Being a Statistic

One in three women will get some sort of cancer in her lifetime.

One in five women will get breast cancer.

Last summer, those numbers swirled in my head constantly. I remember waking up from 12+ hours of comatose, chemo-induced sleep thinking about them. I started doing Katie Math:

I have four sisters-in-law; I am one of five.

I had four roommates in college; I am one in five.

I have four female cousins on my mom’s side; I am one in five.

I have three female cousins on my dad’s side; I am one in four (even better, right?)

I kept doing this sort of math with all the women in my life, and my conclusion was: I am the statistic. At first that was depressing, but then I got it in my head that maybe, because I was the statistic, they would not have to be.

I convinced myself of this. By getting breast cancer, maybe I somehow “saved” those I loved from having to go through what I did.

Less than a month after my yearly mammogram came back clear (yay!), a friend and colleague disclosed that she just had a biopsy come back as breast cancer. Then a month later, a college friend texted me that she had just been diagnosed as well.

I was consumed with sadness for them. My sleep became disrupted. I felt helpless, and some how guilty. Why had this happened to them? Wasn’t I the statistic in everyone’s life? I was the one in three, the one in five.

My colleague’s cancer did not spread to her lymph nodes, and they got the tumor with surgery. She does not need chemo. I thought my reaction would be jealousy, but it was unbridled relief for her. I actually cried when I saw her message. Radiation still sucks: it’s a pain to do, plus there are some pretty stupid side effects. But it’s not the life-sucking awful of chemo.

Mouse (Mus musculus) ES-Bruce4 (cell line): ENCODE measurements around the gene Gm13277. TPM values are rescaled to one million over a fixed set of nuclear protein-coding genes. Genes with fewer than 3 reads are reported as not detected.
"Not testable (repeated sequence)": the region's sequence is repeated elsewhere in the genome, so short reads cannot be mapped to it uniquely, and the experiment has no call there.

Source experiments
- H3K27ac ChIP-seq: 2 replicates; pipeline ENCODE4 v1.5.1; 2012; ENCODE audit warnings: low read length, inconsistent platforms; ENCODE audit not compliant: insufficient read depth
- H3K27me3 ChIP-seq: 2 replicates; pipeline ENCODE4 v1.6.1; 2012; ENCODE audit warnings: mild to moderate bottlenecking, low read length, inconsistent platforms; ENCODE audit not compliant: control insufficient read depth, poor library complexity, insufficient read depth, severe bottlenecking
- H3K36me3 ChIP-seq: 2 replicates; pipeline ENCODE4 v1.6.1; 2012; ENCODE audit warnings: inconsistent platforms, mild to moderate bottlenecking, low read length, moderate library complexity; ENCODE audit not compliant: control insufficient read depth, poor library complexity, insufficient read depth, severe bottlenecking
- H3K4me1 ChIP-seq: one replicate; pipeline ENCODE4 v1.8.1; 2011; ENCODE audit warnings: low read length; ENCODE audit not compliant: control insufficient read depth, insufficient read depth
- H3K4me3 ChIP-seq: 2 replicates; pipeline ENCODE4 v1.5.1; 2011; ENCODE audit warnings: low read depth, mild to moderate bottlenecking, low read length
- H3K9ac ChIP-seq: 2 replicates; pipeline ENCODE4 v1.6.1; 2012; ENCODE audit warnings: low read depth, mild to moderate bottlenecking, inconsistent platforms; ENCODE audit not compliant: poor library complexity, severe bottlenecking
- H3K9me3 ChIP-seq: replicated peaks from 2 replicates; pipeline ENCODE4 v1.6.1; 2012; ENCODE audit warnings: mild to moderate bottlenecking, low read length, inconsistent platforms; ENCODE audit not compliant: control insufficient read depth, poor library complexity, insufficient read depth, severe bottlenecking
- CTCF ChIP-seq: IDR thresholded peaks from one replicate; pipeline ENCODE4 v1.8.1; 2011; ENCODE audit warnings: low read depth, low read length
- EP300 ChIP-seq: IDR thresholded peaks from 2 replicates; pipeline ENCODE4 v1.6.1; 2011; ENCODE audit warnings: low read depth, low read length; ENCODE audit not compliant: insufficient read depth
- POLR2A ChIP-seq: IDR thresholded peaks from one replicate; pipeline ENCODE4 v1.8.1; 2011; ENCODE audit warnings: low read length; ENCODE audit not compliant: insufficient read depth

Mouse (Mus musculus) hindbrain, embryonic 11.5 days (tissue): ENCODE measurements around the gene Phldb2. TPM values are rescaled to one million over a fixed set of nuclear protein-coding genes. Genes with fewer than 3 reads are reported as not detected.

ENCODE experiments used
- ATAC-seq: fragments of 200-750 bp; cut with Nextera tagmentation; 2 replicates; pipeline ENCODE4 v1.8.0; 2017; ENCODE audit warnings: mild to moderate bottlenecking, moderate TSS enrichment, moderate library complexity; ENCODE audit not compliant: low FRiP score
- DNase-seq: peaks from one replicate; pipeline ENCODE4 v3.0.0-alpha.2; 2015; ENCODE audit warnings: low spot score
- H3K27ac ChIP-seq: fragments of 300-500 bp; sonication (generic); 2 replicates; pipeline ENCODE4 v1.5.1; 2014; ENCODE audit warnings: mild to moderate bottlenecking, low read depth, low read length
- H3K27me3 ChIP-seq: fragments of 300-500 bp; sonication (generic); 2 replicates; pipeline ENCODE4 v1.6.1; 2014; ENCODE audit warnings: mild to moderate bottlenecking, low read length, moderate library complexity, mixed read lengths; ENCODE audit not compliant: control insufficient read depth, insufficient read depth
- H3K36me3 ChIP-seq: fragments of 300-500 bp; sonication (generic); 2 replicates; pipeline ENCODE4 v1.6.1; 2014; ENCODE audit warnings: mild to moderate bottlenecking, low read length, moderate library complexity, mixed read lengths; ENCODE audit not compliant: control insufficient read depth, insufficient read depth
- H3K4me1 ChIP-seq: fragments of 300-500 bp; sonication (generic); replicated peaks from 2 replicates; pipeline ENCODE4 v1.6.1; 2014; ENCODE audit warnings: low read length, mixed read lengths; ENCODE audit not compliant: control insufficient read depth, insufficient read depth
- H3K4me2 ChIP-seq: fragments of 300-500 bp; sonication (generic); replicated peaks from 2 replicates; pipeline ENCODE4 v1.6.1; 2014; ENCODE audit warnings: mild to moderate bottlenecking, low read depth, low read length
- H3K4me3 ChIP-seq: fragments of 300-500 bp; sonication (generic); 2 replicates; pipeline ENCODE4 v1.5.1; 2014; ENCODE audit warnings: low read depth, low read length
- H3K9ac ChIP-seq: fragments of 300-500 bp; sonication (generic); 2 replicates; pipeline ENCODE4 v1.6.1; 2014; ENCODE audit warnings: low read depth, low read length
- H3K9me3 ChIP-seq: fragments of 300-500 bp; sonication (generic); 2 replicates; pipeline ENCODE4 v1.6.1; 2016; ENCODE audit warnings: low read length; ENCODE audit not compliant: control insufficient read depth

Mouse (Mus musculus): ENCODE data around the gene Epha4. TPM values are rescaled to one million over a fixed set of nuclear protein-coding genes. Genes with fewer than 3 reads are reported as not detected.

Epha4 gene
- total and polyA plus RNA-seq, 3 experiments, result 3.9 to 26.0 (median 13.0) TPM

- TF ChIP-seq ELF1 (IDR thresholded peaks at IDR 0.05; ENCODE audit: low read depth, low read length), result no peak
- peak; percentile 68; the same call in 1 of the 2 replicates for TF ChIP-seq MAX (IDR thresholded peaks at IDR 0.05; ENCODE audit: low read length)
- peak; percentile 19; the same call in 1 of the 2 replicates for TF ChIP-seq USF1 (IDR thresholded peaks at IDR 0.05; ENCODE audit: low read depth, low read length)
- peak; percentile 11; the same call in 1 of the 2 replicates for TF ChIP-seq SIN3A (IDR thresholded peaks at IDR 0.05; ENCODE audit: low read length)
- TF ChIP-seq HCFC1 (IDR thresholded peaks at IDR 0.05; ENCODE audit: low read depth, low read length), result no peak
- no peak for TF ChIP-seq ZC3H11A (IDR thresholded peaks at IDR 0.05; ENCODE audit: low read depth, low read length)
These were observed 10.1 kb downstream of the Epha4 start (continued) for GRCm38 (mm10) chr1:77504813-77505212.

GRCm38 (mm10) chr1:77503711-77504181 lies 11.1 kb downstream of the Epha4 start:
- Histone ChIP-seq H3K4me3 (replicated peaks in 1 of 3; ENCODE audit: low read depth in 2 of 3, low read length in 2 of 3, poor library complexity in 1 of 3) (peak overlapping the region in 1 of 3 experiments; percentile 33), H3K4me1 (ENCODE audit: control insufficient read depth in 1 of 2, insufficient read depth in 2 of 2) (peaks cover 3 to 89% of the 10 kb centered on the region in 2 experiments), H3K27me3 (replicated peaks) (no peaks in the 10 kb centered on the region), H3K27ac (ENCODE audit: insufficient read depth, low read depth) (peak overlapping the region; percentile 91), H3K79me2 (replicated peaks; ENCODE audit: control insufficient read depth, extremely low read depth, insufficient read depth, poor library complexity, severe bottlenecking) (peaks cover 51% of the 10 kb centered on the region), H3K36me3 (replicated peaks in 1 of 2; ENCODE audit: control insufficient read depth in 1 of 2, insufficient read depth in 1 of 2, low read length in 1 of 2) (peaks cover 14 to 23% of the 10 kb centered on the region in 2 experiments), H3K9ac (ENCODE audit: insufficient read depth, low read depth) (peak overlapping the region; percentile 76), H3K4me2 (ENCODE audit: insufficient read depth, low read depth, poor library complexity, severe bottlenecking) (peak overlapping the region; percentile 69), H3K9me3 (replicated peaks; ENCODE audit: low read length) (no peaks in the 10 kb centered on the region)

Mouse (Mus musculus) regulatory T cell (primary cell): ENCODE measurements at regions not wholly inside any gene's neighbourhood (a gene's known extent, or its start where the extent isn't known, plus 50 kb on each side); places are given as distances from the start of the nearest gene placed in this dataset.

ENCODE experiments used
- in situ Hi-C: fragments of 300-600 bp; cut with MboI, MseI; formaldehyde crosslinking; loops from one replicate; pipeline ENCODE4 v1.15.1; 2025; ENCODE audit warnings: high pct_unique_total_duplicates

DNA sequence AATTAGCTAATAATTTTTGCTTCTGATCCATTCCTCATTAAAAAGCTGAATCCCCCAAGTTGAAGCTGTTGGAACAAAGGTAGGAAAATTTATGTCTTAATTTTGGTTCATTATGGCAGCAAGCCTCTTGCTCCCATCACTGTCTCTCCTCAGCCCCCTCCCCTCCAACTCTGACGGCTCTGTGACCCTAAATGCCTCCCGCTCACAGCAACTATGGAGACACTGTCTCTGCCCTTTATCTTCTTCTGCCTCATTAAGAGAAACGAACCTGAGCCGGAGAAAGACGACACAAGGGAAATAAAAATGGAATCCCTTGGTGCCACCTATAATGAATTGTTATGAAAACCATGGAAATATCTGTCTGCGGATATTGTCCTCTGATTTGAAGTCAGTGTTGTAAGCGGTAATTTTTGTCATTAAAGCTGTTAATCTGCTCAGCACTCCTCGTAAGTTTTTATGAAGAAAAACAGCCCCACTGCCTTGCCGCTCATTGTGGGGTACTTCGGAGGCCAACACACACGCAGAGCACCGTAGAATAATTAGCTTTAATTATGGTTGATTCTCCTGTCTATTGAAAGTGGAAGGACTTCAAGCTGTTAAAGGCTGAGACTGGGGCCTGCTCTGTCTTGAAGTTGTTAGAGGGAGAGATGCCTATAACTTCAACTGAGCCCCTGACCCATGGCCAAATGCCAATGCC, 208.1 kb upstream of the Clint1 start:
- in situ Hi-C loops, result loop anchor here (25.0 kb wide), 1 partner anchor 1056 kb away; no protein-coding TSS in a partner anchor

My college friend is undergoing chemo right now to shrink a tumor before having surgery. Having gone through it before, I wish there was something I could do to make it all less scary and horrible.

I had a couple friends who have gone down this path before me, and they both looked at me the same way–a way I couldn’t figure out at the time. It was different than everyone else. Everyone else looked at me with sympathy and pity, but their look was different–more urgent somehow. I get it now: they were giving me the look of recognition and helplessness. They saw their journey in me and there was absolutely nothing they could do to prepare me or make me less afraid.

They were wrong though: seeing them thrive after going down this path helped more than anything could, I think.

Being a statistic is not saving those I love from also becoming a cancer statistic. But by talking about what my journey was like, by listening to how theirs is similar and different, and by just being a regular, boring human after it’s “over,” I hope that I am giving them that light that it will not always suck.

It will not always be this hard.

It will pass, and then you will be a statistic too: one of the 90% of women who survive.

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About Katie

Just a small town girl...wait no. That is a Journey song. Katie Sluiter is a small town girl, but she is far from living in a lonely world. She is a middle school English teacher, writer, mother, and wife. Life has thrown her a fair share of challenges, but her belief is that writing through them makes her stronger.

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